Inertia is not seen only in investment decisions. We also see inertia when it comes to saving for retirement. People cannot decide upon an amount or when to start saving for retirement, and thus do not begin saving until it is too late. Inertia also rears its ugly head when it comes to purchasing insurance – someone cannot make a decision on whether to buy insurance (whether it is life, disability or LTC) or a certain amount/type of coverage. They put off the decision, and sometimes it does not end up hurting them – they do not die, become disabled, or require LTC, or their health remains above board. But there are those times where they do decide to make a decision after years of contemplation, but they cannot obtain the insurance due to a health change (sometimes the impetus for the decision is due to the health change). And, there are those regrettable events where the worst has occurred as well.
However, the biggest type of inertia inducing event is completing one’s estate planning. It is understandable why – there are very large, important decisions that need to be decided, including a division of assets, guardians/trustees for your children (if applicable), healthcare decisions (under what events it is OK for your life to end, etc.). These are not easy decisions, and can cause significant inertia. However, the worst decision of all is no decision, as you are leaving key decisions to state laws/the courts instead of your own volition/your family.
There are a few different ways to overcome inertia. First, when it comes to saving for retirement, an autopilot scheme is a great way to force saving without the realization that you are doing so. This autopilot scheme was tested with 401ks in the mid 2000s, whereby a small US manufacturing firm was concerned about its employees’ low levels of contributions to their workplace plan (again, inertia!). Two professors – Richard Thaler and Cass Sunstein – enacted a savings plan whereby the employees would commit to increasing their 401k contributions with each subsequent pay raise (thus the “pain” of less take home pay is lessened while the savings rate increased). The participants of this savings plan were saving significantly more on average than those who did not opt in to the savings plan.
We recommend doing the exact same thing, since it does work well, but with one extra step. First, set up auto contributions from your paycheck directly into your 401k (just as these employees did) - you will not miss the money in your bank account since it is coming directly from your pay. However, while some plans have enacted the auto increase in savings rates with pay increases (per the savings plan created by the two professors above), most have not, meaning that you will most likely have to remember to increase your 401k contributions with pay increases. This will require overcoming some inertia, but there is a step you can take to do this.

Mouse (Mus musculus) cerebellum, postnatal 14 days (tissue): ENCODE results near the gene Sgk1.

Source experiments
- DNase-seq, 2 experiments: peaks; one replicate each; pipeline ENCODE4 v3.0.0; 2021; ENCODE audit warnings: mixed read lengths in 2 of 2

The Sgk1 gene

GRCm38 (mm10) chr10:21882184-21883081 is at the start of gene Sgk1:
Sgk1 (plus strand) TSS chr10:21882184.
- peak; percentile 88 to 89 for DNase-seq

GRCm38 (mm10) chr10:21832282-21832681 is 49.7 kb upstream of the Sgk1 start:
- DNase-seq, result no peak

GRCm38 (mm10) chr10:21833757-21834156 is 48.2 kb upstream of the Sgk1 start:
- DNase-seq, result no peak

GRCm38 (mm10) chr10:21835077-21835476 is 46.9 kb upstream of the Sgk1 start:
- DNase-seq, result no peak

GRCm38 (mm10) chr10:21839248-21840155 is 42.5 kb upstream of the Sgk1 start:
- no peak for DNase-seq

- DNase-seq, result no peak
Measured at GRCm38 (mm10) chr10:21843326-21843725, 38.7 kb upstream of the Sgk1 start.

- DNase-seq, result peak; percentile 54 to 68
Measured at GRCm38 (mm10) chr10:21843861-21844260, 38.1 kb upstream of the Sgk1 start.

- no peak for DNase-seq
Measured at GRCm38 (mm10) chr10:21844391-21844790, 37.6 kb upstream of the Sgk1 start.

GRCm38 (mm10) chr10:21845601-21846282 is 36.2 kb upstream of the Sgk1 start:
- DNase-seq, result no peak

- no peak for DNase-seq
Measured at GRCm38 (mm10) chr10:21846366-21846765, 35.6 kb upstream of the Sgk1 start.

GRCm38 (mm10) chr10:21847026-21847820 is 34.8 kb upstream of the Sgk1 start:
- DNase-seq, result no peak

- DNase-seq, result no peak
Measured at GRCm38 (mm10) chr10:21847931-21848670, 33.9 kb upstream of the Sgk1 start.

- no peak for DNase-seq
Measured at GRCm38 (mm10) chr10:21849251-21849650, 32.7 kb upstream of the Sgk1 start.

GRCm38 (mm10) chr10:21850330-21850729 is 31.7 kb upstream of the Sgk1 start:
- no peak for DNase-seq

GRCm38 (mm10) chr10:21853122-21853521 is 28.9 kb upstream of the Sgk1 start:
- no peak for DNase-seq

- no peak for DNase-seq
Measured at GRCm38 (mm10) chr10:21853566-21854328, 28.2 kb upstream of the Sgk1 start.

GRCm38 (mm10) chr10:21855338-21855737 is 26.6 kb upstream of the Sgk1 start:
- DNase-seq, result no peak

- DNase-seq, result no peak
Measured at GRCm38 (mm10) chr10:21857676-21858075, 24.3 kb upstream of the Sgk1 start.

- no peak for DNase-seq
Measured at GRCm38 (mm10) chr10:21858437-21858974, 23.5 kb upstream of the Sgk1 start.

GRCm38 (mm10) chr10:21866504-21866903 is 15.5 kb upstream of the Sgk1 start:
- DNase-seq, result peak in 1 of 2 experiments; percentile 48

Inertia is primarily caused because you do not have a gentle “push” to signal you to make a decision. One way that this has been overcome is by setting a decision point – this can either be an event date that is out of your control or a set date that you create – where you tell yourself you will make a decision and stick to it; note this is only half the battle. For example, for a set event date, this can be when you receive a raise – you know then that you must increase your 401k. On the other hand, you can simply tell yourself that “I am going to get my estate planning completed by x date.” We stated this was only half the battle because you need someone to hold you accountable. This can be your financial advisor, a family member, a friend, anyone who can simply ask “hey did you get X done?” By setting a timeframe and having someone hold you accountable, you take the procrastination that comes with inertia out of the picture.
If you have any questions about this or any other area of behavioral finance, please feel free to reach out to Anthony or I.
 Montier, James (2002) Behavioural Finance Wiley p21-22.
 Daniel Kahneman and Amos Tversky (1979) ‘Prospect Theory: An analysis of decision making under risk’ Econometrica 47:2, pp. 263-291.
The Journal of Finance, Volume 40, Issue 3, Papers and Proceedings of the Forty Third Annual Meeting American Finance Association, Dallas, Texas, December 28-30, 1984 (Jul., 1985), 777-790.
 Brad Barber and Terrence Odean (1999) ‘The courage of misguided convictions’ Financial Analysts Journal, November/December, pp 41-55.
Karen DeRose and Anthony DeRose are registered representatives of Lincoln Financial Advisors Corp.
Securities and investment advisory services offered through Lincoln Financial Advisors Corp., a broker/dealer (Member SIPC) and registered investment advisor. Insurance offered through Lincoln affiliates and other fine companies. Ryan Financial Group is not an affiliate of Lincoln Financial Advisors.